And my last examination,
The Great Muta/Kokushi Muso/Keiji Mutoh: As The Great Muta, a gimmick started in 1989 in the NWA, he helped build Sting into the enormous superstar he became by getting crowds to rally behind the American hero against the silent Japanese threat that was steamrolling through most of the NWA's top stars. However, it was in Japan that his mastery of ring psychology, second only to Jake Roberts' in my opinion, truly became evident. He could have a crowd hanging on his every move, his every facial expression, his every thought. If this confuses you, by all means, get a hold of a copy of his match from '96 against Jushin Liger in which he does the unthinkable: he actually ripped Liger's mask off. Beside the Koloff/Taylor match, this is probably one of my favorite matches to watch, if only to hear the usually silent Japanese crowd screaming "Liger!". I don't mean all at once, i mean individually, you can hear one person here and there actually frightened for the safety and well being of Liger. It's an amazing match to watch, and it truly representd Muta as a master of ring psychology. Come to think of it, most of his matches have that effect on the crowd. He has had some of the greatest, bloodiest matches in Japan. Whether he wrestled as the Great Muta against such stars as The Great Kabuki, Hiroshi Hase, or Bob Sapp, as Kokushi Muso against stars like George Hines, The Great Koji, or Kaz Hayashi, or as Keiji Mutoh against guys like Chono, Genichiro Tenryu, or Masahiro Chono. To further prove how much of a Mutoh mark I am, you must check out his match against Masahiro Chono, where he starts the match as Keiji Mutoh, gets frustrated halfway through, walks to the back, and re-emerges moments later as the Great Muta. Amazing match.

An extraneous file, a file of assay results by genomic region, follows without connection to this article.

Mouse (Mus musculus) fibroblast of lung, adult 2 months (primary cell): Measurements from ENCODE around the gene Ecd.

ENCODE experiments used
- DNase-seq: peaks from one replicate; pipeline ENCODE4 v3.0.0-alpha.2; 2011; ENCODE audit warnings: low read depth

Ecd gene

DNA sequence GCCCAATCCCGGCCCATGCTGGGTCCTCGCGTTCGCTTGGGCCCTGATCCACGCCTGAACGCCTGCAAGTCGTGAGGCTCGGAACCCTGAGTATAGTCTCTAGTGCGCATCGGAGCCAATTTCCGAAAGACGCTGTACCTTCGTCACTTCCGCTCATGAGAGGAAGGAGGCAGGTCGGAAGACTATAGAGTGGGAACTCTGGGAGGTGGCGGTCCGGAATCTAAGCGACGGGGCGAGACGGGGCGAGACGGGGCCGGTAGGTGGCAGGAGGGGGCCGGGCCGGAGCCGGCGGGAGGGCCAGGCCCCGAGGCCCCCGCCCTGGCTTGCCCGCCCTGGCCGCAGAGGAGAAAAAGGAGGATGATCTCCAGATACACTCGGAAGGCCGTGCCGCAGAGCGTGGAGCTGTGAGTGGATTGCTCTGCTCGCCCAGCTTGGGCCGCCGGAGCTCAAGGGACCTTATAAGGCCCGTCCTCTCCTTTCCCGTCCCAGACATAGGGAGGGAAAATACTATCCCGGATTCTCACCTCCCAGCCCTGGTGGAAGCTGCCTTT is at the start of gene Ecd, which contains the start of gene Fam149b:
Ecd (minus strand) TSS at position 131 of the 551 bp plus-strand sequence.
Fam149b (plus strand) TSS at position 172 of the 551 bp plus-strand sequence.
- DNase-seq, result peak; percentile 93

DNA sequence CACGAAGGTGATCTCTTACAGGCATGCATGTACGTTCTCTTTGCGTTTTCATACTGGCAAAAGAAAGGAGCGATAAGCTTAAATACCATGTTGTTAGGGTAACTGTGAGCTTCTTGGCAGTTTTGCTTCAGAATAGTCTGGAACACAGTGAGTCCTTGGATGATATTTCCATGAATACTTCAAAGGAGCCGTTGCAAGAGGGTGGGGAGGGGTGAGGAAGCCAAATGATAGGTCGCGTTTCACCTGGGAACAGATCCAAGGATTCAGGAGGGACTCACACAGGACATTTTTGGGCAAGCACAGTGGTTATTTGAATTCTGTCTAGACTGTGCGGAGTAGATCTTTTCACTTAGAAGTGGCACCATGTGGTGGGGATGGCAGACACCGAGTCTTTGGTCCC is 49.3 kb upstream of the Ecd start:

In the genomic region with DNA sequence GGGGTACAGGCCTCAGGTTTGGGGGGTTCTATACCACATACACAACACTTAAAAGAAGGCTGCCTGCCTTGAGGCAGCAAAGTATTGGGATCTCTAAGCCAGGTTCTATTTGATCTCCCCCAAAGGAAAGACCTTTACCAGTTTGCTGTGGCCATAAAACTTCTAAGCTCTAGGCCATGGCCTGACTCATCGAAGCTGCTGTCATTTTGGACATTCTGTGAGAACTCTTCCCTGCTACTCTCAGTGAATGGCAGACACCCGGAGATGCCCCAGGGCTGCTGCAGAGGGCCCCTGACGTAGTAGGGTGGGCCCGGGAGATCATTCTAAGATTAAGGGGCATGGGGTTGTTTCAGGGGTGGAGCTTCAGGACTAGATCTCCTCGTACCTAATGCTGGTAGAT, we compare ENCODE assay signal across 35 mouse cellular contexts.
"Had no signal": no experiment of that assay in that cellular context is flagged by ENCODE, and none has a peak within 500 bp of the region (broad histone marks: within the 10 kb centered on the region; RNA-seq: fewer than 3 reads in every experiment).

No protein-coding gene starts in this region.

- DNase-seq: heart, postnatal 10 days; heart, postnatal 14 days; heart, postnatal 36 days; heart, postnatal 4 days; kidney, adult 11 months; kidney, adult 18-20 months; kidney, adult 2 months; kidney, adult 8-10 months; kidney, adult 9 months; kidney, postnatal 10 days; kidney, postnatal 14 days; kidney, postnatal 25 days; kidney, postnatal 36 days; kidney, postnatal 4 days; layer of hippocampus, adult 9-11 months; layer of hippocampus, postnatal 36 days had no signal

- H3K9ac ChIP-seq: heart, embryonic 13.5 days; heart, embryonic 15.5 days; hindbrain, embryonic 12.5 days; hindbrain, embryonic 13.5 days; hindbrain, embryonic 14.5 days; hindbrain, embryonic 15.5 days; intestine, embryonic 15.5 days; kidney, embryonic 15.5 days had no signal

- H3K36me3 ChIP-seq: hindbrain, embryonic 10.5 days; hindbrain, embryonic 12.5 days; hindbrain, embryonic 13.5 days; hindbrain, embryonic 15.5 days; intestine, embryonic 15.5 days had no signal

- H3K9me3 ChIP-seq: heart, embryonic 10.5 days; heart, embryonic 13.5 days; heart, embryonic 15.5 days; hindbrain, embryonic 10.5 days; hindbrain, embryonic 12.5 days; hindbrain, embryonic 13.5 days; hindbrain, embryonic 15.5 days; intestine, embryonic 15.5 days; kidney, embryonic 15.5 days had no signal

Well that's it for this time kids. My next article will focus on what I think was the greatest era in sports entertainment history. Until then...